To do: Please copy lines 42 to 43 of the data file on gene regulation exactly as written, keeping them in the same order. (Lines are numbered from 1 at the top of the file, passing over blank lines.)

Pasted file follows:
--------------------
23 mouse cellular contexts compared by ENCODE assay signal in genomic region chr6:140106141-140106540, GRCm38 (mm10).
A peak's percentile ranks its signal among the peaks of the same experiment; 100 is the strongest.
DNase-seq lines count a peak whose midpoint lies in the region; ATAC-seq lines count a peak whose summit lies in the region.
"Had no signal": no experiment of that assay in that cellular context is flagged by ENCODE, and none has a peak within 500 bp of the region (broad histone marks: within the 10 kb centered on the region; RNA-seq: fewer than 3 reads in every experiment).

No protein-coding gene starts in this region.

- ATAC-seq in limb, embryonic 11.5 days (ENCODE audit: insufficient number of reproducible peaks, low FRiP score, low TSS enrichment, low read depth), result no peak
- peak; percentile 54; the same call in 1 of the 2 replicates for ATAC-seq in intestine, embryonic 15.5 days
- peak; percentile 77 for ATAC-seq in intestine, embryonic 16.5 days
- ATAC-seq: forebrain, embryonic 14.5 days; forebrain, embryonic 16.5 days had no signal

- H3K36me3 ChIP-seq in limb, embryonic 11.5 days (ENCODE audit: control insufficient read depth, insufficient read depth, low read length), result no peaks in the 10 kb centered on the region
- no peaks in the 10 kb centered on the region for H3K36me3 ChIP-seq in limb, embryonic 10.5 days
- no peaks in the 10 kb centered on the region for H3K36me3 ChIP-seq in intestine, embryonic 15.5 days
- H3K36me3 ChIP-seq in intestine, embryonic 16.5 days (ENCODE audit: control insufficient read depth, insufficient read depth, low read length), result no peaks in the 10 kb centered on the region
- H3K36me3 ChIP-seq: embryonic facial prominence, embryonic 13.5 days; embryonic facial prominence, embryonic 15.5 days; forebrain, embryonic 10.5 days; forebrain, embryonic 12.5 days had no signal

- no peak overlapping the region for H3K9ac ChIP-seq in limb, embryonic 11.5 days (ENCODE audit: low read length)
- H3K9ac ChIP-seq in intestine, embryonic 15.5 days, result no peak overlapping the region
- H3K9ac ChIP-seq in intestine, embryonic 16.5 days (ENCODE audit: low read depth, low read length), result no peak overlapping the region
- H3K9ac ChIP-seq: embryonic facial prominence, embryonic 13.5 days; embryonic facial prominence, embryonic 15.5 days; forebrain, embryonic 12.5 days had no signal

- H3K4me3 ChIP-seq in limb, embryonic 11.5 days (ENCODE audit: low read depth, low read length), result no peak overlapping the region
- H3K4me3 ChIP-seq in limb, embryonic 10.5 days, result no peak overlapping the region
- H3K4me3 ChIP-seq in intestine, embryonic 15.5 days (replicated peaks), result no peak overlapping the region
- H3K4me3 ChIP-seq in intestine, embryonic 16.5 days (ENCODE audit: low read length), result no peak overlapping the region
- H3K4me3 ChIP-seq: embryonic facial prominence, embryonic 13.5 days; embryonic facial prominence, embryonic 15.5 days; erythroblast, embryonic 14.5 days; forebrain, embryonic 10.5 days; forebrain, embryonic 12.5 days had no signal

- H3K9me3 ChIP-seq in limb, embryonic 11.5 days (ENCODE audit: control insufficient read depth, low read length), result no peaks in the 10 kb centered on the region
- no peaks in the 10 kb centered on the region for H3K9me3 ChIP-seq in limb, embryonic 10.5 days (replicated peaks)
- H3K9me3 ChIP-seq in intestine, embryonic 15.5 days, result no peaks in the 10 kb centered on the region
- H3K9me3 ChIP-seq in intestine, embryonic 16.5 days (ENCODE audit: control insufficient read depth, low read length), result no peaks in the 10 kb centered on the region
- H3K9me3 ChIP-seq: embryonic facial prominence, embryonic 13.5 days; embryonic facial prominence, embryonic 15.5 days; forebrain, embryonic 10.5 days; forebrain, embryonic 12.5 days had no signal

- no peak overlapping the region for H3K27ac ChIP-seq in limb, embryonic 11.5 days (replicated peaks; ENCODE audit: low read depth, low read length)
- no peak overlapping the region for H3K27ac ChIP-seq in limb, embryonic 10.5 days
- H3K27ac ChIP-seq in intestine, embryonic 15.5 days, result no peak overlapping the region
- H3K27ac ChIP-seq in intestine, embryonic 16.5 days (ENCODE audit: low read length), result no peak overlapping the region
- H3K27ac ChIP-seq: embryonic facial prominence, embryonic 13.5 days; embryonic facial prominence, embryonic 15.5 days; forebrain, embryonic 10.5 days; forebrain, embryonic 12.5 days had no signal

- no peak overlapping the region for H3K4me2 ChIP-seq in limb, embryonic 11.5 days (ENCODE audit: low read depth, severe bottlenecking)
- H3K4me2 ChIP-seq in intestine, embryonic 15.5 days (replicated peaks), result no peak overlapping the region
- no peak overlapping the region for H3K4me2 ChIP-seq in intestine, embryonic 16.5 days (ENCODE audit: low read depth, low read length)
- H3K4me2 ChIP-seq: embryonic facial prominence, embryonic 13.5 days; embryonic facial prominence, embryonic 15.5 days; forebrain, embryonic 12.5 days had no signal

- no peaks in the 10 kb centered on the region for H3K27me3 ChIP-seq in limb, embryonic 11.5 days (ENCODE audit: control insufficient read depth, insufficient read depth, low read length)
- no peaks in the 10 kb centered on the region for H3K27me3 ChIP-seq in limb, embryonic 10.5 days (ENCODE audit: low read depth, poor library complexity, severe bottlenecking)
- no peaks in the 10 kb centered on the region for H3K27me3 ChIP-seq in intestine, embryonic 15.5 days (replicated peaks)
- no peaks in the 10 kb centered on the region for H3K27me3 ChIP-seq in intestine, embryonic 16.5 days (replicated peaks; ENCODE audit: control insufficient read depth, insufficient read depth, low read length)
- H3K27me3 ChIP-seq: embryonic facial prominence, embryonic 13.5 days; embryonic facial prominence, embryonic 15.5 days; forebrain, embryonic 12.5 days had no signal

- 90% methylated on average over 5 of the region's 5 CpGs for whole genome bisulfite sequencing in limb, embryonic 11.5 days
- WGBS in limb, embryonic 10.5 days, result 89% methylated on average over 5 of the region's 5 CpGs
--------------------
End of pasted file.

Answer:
- H3K27me3 ChIP-seq: embryonic facial prominence, embryonic 13.5 days; embryonic facial prominence, embryonic 15.5 days; forebrain, embryonic 12.5 days had no signal

- 90% methylated on average over 5 of the region's 5 CpGs for whole genome bisulfite sequencing in limb, embryonic 11.5 days